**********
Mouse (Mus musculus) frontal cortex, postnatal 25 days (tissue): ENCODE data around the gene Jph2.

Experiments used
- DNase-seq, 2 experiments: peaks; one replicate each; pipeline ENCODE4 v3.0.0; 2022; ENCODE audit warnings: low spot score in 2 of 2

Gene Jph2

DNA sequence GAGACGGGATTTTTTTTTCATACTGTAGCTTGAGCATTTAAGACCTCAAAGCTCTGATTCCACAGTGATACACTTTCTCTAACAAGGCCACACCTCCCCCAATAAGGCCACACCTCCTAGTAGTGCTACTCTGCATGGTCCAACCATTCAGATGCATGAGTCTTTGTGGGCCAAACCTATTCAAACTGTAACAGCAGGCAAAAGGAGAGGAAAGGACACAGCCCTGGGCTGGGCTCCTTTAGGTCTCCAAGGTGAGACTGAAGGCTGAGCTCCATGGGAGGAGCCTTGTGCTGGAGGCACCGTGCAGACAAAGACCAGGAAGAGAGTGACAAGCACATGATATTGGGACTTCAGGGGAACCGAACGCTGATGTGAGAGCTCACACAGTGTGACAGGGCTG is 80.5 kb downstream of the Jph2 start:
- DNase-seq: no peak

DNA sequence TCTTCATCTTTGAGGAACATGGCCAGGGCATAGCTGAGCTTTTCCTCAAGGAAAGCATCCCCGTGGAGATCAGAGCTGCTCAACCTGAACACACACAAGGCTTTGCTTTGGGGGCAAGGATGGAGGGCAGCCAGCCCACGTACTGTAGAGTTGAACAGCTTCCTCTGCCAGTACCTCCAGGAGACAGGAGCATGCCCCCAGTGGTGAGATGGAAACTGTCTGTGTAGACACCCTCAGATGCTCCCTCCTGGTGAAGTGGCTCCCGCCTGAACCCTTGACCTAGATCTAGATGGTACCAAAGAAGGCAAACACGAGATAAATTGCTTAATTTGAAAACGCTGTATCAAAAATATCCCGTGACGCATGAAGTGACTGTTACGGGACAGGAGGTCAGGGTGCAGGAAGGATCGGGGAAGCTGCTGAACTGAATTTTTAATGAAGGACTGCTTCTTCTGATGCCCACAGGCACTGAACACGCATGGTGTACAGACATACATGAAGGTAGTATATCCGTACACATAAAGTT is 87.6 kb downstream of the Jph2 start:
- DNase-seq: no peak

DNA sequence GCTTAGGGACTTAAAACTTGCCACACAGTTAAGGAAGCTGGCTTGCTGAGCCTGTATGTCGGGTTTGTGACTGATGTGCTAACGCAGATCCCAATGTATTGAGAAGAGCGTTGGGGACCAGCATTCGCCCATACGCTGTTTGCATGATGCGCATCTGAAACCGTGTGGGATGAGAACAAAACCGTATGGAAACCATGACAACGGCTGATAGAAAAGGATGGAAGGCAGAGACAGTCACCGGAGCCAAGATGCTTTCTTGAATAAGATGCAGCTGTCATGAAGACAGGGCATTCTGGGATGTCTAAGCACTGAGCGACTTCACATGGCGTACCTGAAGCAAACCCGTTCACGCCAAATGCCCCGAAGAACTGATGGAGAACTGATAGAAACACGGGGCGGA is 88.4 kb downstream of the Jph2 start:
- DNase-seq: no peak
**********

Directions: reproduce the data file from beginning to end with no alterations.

Mouse (Mus musculus) frontal cortex, postnatal 25 days (tissue): ENCODE data around the gene Jph2.

Experiments used
- DNase-seq, 2 experiments: peaks; one replicate each; pipeline ENCODE4 v3.0.0; 2022; ENCODE audit warnings: low spot score in 2 of 2

Gene Jph2

DNA sequence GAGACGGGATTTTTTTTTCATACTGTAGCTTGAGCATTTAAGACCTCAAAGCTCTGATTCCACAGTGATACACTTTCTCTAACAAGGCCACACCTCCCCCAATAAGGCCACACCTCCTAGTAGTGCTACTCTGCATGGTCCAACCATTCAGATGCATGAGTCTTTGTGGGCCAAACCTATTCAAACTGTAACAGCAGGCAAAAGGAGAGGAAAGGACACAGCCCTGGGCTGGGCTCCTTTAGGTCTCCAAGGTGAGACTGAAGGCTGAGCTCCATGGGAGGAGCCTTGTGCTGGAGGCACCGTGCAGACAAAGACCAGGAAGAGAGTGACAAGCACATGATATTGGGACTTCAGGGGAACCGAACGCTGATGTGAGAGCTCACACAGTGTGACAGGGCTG is 80.5 kb downstream of the Jph2 start:
- DNase-seq: no peak

DNA sequence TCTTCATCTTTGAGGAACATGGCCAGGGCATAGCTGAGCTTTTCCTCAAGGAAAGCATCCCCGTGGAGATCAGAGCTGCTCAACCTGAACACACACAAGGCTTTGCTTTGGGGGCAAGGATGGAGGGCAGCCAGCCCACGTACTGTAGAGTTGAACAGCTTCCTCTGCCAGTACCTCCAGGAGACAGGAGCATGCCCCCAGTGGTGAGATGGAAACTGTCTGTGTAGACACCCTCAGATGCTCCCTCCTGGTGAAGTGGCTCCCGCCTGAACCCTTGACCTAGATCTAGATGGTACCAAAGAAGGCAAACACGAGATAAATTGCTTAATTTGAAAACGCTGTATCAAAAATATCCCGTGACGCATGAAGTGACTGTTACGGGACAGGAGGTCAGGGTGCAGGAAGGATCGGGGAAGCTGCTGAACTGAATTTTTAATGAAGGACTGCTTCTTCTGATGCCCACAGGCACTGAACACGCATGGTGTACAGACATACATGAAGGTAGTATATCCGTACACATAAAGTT is 87.6 kb downstream of the Jph2 start:
- DNase-seq: no peak

DNA sequence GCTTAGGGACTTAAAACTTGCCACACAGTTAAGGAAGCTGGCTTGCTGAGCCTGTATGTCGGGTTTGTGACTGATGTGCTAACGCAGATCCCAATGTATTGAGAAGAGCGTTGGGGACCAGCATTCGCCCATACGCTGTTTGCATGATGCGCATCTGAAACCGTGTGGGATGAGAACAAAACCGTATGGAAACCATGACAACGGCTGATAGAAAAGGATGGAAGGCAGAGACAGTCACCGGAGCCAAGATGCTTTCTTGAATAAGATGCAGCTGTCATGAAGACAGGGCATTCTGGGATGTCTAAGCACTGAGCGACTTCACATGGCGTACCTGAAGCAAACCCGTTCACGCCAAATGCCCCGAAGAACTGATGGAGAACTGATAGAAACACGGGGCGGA is 88.4 kb downstream of the Jph2 start:
- DNase-seq: no peak